Brewing Company has been brewing beers that have been a staple in my beer
refrigerators for many years. Indeed, Anchor Liberty Ale was a beer I
drank at the dawn of my beer enthusiast career back in the mid eighties.
At the time, fresh Anchor Steam was not always easy to find, being the fragile beer that it is. I recall tearing into a fresh case with great relish on one occasion with fellow beer enthusiast Beerlover and quickly dividing the glistening bottles between us. Those were the days.
By contrast Liberty Ale, with its higher hopping rate, lasted a little longer and still was a delicious beer. The hops act as a preservative as well as seasoning in beer. Liberty Ale undergoes an extra process called dry hopping, meaning that whole hop flowers are added to the conditioning tanks, imparting an herbal, flowery hop character to the finished brew.
Anchor Liberty Ale derives its name from the fact that the first batch was a special brew on the date of the 200th anniversary of Paul Revere's ride on April 18, 1975. The beer is an India Pale Ale, or IPA for short. That means it’s a very hoppy beer as previously mentioned. The first IPAs were beers brewed in England to be sent to India. The high amounts of hops preserved the beers for their long ocean voyage.
Anchor codes its beer for freshness, but they do it in a strange way. I’ll elaborate shortly, but first I must pontificate. I’m a big proponent of some kind of freshness dating. Whether it be a “Bottled On” date or a “Best By” date, I like to have some idea how old the beer I’m buying is. Anchor puts such information on their label, but for some unknown reason they do it in secret code that most people can’t decipher. Well, my friends, I’m about to give you the Rosetta Stone of Anchor beer, as it were.
On the back of the label you’ll see a series of letters and numbers in raised print. First you’ll see a number. That tells you the year the beer was bottled (02 for this year, as an example). Next comes the month:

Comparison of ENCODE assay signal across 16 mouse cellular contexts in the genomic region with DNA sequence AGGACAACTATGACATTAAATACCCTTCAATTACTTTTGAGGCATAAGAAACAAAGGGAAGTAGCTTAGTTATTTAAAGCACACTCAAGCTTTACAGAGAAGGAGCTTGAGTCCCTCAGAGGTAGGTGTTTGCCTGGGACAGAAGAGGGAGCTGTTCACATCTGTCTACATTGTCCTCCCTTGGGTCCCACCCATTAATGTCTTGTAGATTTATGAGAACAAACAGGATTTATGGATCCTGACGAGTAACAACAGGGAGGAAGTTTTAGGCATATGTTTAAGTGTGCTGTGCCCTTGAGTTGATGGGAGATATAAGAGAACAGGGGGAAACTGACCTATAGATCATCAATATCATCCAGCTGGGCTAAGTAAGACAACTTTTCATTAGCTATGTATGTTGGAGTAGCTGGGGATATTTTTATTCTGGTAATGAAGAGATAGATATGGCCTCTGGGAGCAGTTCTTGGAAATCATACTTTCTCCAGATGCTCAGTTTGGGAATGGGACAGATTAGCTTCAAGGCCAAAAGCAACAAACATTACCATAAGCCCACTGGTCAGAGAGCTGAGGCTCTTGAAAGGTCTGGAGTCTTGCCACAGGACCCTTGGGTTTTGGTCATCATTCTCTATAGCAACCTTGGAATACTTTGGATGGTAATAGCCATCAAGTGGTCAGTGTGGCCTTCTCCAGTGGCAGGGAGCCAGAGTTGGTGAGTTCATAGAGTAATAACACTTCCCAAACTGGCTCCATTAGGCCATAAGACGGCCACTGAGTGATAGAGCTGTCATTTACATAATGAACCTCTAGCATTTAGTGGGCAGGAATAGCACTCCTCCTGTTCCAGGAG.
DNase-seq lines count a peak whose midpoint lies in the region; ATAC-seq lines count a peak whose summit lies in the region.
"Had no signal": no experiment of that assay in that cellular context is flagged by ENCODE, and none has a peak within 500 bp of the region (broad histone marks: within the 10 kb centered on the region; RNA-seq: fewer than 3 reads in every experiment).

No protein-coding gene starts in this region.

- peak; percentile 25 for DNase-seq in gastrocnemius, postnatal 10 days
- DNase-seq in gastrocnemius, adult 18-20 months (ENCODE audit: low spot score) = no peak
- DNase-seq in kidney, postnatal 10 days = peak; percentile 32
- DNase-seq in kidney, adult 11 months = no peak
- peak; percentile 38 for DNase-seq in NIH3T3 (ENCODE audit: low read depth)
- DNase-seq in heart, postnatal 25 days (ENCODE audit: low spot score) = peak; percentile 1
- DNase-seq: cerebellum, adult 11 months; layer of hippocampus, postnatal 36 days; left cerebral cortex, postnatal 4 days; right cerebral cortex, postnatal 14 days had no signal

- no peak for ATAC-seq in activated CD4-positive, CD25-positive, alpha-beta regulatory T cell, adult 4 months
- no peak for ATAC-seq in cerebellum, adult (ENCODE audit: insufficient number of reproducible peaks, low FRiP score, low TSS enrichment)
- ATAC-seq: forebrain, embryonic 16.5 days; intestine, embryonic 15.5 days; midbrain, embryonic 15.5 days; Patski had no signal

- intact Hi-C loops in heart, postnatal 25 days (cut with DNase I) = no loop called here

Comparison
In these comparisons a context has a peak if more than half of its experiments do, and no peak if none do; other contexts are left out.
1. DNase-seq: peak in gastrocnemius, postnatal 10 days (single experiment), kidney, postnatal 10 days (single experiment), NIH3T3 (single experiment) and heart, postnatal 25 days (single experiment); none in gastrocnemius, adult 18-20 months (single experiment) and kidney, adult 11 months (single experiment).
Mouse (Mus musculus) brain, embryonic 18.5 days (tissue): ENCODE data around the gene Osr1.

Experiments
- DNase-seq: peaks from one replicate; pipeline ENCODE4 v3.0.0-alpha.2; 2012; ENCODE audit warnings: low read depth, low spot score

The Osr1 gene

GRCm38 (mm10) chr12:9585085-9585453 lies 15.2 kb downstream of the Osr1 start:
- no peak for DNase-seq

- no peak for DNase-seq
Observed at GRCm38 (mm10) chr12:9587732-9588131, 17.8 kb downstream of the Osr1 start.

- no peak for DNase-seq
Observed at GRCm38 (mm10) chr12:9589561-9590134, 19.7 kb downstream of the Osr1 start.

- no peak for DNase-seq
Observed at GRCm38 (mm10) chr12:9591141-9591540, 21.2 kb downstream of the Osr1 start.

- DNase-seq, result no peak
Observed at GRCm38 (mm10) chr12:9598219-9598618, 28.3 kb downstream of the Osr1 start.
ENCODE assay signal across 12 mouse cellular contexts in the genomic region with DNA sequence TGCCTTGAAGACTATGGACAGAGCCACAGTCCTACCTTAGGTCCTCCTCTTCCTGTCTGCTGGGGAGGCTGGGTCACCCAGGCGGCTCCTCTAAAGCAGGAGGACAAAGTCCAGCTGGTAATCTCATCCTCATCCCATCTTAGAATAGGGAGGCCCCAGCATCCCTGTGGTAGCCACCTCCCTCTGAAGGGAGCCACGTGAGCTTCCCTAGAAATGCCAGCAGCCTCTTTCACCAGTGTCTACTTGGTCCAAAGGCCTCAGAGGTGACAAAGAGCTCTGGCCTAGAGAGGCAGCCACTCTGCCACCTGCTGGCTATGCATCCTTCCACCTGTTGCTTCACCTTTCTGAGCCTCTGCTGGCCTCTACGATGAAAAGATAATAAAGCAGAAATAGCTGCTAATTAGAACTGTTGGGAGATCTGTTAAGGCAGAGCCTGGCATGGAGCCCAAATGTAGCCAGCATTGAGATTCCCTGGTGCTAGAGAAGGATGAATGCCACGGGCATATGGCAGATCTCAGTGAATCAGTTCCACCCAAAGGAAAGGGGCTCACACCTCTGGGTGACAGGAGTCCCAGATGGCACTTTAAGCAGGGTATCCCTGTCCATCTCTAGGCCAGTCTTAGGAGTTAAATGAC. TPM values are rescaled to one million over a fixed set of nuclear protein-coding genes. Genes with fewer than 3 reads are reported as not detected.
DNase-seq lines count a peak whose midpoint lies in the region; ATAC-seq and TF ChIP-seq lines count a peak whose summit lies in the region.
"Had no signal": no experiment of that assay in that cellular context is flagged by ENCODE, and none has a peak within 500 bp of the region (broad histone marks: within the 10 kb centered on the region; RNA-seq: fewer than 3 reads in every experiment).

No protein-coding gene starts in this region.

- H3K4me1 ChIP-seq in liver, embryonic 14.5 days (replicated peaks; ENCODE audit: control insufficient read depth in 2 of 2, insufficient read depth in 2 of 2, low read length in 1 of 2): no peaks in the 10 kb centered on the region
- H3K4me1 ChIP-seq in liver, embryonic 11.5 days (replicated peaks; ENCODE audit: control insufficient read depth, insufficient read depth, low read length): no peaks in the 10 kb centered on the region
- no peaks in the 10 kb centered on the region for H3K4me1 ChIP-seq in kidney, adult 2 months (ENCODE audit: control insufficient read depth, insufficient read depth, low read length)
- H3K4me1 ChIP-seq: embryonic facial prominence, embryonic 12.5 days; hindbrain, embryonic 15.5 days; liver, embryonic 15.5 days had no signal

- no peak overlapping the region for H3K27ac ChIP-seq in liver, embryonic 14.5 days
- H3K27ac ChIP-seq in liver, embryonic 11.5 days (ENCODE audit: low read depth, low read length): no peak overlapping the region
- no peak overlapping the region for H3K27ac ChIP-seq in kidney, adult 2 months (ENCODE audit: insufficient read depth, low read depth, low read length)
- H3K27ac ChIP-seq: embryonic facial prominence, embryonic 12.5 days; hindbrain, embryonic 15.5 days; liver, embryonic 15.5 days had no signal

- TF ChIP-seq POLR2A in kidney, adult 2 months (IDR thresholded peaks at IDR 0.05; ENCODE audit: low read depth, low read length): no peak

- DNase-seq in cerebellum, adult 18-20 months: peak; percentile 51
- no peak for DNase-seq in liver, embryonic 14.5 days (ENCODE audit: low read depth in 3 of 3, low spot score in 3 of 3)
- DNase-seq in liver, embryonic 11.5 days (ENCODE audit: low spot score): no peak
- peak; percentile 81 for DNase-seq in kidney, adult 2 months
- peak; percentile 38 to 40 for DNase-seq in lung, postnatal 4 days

They even give you the day the beer was bottled on, or at least they did. The letters of the alphabet correspond to the day of the month the beer was brewed. Of course, there are only 26 letters in the alphabet. Some months have up to 31 days. So those extra days are indicated by their last number (7=27th, 8=28th and so forth). At least, that’s how things used to be.
The bottle of Anchor Liberty Ale I’m drinking tonight is coded 2M8FL. What’s up with that? I know this much: the beer was bottled in March of this year from the first two characters. But the day? The last three characters are a mystery. But that’s ok. Knowing the month and year are enough for me.
OK, enough of all that you say, what does this beer taste like? Hops! Past tasting notes have revealed that Liberty Ale pours to a cloudy orange color with a big, lasting rocky head formation and a floral Cascade hop nose. The palate is malty with good mouthfeel but it's the hops that grab your attention, aromatic, floral, perfumey, herbal hops. They give the beer flavor and bitterness in the finish. This is a wonderful showcase for the cascade hop, or at least it has been in the past.
It seems that of late, more than the date coding has changed. My Liberty Ale doesn’t taste the same tonight. The bottle before me is much less floral, though it does still have a touch of aromatics to it. It seems more bitter than it used to be too, perhaps emulating the flurry of bitter American IPAs of late. The Cascade notes are much less pronounced. A batch variation perhaps? I hope so. I miss that wonderful aromatic character.
I like hoppy beers with spicy foods, and in the past I have paired this to curried beef with chickpea fritters (ground chick peas, sautéed onions, peas, chicken, and curry powder formed into patties and fried in sesame oil) to great effect. It’s great with Buffalo wings too.
And remember, try a new beer today, and drink outside the box.
*Pricing data accurate at time of review or latest update. For reference only, based on actual price paid by reviewer.